Use your breath as a guiding force for movement and transformation. Breath. Movement. Transformation. I closed my eyes. I was on the plane, unsure if I felt grateful or regretful to be hung over. At least it distracted me from all the emotions charging at me—bringing me up, taking me down. My stomach did tricks and gave me something else to focus on. I felt it again, as I did when I turned my head away from my parents standing at the bottom of the steps to the boarding gate—Goodbye—the pressure of warm tears behind my eyes, my bottom lids cupping them. My eyes welled again and the tears tipped out, one by one, down my cheeks. I didn’t want to sniffle.
I watched the buttoned-up stewardesses push their way down the aisles with their paid smiles, plastic cups, and carts. The smell of peanuts coming from the guy beside me made me nauseous. I was torn between emotional overload and my hangover, feelings coming in unpredictable waves. I gripped the plastic armrests and leaned my head back on the stiff navy seat. Here goes. The plane inched down the runway. The rumble of the engine and loud whirring sounds made me more nervous to take off. The plane bounced into the sky, tilting left and right. My brain might as well have floated out the top of my head; my stomach did a turn, again.
We were in the air. Can’t sleep. Can’t focus enough to read. Can’t get the damn headphones untangled. From the moment I woke up until take-off, the morning had been stacked with those moments when you feel like nothing is going your way. You know, those waking up late, stubbing your toe, spilling your coffee as you run out the door and you still miss the bus kind of mornings. Anxiety pent up in my chest and stunted my breath. I focused on all the little things; looked at the airline magazines in the rope-hatched pouch in front of me. My body felt tense from trying to keep all my limbs close. I didn’t want to escape the space of my narrow seat and invade the people around me.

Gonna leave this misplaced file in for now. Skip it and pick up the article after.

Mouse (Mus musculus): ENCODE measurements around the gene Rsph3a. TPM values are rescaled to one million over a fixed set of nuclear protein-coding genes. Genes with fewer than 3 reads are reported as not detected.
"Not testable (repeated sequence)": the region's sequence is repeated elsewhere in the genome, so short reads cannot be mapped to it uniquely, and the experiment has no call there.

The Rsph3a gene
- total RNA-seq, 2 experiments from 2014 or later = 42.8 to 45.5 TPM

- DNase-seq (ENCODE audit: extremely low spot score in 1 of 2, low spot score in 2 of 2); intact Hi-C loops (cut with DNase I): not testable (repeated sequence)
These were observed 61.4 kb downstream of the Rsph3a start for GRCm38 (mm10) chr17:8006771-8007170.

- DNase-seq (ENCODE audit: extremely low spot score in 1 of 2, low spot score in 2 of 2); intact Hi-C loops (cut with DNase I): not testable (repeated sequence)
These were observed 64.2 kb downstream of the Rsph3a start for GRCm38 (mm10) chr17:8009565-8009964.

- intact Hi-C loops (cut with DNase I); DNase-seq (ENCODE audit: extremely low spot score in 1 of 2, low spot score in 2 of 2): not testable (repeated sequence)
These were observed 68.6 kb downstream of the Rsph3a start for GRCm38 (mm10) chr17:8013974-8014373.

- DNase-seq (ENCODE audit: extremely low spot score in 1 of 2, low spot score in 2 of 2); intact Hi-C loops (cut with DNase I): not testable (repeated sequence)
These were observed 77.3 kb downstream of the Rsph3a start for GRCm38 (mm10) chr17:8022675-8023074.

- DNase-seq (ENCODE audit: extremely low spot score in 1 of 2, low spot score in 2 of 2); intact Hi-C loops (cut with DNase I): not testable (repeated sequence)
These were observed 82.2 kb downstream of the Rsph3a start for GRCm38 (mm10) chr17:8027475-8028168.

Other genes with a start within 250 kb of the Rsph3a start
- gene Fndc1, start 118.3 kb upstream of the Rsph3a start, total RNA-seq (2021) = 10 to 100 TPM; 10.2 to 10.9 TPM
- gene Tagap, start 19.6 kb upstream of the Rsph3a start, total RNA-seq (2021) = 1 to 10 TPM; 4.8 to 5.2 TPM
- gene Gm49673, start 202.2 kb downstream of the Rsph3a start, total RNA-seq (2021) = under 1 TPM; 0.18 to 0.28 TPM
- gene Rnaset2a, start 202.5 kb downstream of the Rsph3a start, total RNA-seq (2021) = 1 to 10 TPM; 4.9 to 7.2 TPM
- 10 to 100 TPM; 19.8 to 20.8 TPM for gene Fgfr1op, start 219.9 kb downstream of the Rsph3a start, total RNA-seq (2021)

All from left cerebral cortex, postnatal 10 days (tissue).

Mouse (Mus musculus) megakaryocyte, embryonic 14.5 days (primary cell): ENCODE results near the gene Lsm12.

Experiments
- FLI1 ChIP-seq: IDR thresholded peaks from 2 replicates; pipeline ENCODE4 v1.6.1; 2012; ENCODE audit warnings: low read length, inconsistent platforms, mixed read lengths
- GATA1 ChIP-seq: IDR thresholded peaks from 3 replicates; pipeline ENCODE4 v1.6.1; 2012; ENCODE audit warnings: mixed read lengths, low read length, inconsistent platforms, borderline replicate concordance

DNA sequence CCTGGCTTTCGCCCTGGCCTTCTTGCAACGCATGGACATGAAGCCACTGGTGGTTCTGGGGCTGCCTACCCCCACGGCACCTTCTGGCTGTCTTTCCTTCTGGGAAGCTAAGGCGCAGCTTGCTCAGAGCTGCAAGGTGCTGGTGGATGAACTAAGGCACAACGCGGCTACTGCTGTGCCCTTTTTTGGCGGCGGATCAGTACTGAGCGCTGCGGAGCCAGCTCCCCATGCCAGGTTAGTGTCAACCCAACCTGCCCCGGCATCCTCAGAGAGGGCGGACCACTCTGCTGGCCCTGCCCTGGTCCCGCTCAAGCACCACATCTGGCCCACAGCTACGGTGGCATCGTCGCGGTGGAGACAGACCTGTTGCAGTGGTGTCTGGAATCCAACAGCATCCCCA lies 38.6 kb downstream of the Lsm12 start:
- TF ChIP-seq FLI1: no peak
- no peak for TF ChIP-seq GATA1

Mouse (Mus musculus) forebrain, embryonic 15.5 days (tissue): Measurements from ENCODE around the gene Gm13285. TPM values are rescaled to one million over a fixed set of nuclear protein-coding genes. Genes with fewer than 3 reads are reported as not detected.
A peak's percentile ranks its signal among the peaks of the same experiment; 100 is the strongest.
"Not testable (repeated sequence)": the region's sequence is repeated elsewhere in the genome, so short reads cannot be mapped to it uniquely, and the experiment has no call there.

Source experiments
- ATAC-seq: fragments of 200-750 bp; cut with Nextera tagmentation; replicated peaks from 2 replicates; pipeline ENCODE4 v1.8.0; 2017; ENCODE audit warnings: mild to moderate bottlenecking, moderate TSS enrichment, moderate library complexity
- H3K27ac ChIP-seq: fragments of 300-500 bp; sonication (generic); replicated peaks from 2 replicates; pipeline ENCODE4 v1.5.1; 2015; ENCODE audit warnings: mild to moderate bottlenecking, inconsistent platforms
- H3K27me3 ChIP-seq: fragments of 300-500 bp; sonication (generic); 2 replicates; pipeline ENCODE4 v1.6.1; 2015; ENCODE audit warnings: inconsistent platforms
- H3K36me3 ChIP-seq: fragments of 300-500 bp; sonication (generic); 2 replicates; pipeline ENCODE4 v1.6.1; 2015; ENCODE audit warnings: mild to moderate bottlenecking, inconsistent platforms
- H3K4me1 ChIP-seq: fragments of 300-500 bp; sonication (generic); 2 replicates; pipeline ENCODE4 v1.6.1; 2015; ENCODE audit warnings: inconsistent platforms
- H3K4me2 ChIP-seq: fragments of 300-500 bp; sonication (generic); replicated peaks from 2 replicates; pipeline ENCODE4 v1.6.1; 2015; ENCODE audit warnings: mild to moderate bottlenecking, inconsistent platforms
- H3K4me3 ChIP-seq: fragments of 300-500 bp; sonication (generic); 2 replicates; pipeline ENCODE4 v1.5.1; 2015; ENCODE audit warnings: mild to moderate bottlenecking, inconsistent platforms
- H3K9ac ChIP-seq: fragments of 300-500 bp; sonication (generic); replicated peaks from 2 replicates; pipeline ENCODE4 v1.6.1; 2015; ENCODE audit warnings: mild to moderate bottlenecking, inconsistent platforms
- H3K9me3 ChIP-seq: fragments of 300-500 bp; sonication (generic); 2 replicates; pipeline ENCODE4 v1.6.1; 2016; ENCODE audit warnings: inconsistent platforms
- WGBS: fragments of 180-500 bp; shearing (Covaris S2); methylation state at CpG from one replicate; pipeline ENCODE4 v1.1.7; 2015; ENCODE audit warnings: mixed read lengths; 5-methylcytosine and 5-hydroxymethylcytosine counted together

Breathe deep. Breathe into it. Use your breath as a muscle. I exhaled with an open mouth. I remember how breathing into my mental convolution was a lot like breathing into physical pain. I’m always surprised how much a sigh releases tension. As I acknowledged all the feelings, one by one, they seemed to melt away. I realized they were mere abstractions. Scared, unsure, and alone turned to excitement. I remembered how much I wanted this change. Things were going my way, I thought. There was no turning back now. The plane. The plane was going my way.
I looked out the oval window and watched the wing pass fields of fleecy clouds. As each moment floated forward, all that I could see just before vanished. I let myself forget about what I couldn’t see. My little window could only frame so much. I closed my eyes and hoped to sleep, more exhausted than I’d ever been. I curled my legs up on the stiff seat and found myself surprisingly comfortable. My chin rested on my knee and I could feel my breath on my leg. Alive. I felt an inexplicable gratitude for the moment, as it was. Right before I fell asleep, I realized: I didn’t have to run to get where I was going.